Source: European Urology - Category: Urology & Nephrology Source Type: research
Publication date: Available online 20 July 2018Source: European UrologyAuthor(s): Ilaria Cavarretta, Nicasio Mancini, Andrea Salonia
Source: European Urology - Category: Urology & Nephrology Source Type: research
Publication date: Available online 20 July 2018Source: European UrologyAuthor(s): Atiqullah Aziz, Matthias May, Oliver W. Hakenberg, Sabine D. Brookman-May
Source: European Urology - Category: Urology & Nephrology Source Type: research
CONCLUSIONThe significance of BDR for pT2 or higher advanced GBC without biliary infiltration was equivocal because the patients received no survival benefit by undergoing BDR.
Source: The American Journal of Surgery - Category: Surgery Source Type: research
Publication date: Available online 20 July 2018Source: European Journal of Surgical OncologyAuthor(s): Maria Anna Smolle, Michael Parry, Lee Jeys, Seggy Abudu, Robert GrimerAbstractObjectivesSynovial sarcoma, a distinct subtype of soft tissue sarcomas (STS), is typically found in young patients. Long history of symptoms and heterogeneous clinical presentation sometimes delays diagnosis. Children have been reported to have a better prognosis than adults in some series.The main emphasis of this study was to determine differences between children and adults and to investigate prognostic factors regarding cancer specific survi...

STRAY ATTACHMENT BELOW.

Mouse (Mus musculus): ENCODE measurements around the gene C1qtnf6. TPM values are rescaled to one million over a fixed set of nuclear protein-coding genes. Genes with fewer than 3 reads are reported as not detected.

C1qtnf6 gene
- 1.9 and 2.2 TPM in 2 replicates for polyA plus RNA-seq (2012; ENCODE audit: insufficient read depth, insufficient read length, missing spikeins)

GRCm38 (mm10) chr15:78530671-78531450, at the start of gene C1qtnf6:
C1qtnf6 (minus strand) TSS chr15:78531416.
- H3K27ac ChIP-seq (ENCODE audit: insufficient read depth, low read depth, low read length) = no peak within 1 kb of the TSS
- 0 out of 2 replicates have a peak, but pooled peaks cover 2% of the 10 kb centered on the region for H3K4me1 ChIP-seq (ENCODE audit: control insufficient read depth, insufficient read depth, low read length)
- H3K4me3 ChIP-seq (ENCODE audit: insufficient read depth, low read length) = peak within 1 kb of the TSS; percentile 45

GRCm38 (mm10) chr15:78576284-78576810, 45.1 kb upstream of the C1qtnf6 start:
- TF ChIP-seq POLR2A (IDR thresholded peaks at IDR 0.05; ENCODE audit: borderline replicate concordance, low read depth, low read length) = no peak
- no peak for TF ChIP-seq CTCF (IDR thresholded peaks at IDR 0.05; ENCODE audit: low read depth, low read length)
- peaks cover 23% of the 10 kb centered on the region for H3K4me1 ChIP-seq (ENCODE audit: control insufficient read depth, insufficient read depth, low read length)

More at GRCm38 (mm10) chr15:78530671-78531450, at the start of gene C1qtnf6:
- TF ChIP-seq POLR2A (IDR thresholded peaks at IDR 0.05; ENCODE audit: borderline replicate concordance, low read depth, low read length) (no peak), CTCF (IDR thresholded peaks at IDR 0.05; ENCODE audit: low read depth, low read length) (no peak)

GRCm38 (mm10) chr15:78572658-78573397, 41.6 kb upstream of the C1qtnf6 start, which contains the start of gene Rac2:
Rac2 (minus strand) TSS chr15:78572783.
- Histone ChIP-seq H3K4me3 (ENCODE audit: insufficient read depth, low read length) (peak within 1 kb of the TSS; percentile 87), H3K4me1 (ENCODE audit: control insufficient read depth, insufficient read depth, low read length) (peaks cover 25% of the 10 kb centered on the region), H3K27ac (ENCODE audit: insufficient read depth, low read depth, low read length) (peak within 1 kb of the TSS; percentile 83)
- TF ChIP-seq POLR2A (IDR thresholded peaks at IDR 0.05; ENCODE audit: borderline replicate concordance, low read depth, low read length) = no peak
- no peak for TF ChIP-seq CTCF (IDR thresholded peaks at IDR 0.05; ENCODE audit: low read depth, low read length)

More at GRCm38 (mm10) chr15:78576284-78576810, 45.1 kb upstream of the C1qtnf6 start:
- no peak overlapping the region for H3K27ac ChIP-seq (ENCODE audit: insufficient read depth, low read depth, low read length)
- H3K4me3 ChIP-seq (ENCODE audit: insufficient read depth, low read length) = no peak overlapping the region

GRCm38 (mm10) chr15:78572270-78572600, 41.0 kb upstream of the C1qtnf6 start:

Source: European Journal of Surgical Oncology (EJSO) - Category: Surgery Source Type: research
ConclusionTPE is an invasive treatment for rectal cancer with high 30-day mortality in elderly patients. Oncological outcomes are similar in elderly and younger patients. Therefore, TPE should not be withheld because of high age only, but careful patient selection is needed.
Source: European Journal of Surgical Oncology (EJSO) - Category: Surgery Source Type: research
ConclusionsThe nomograms were able to more accurately predict 3- and 5-year OS and CSS of patients with GISTs than were existing models.
Source: European Journal of Surgical Oncology (EJSO) - Category: Surgery Source Type: research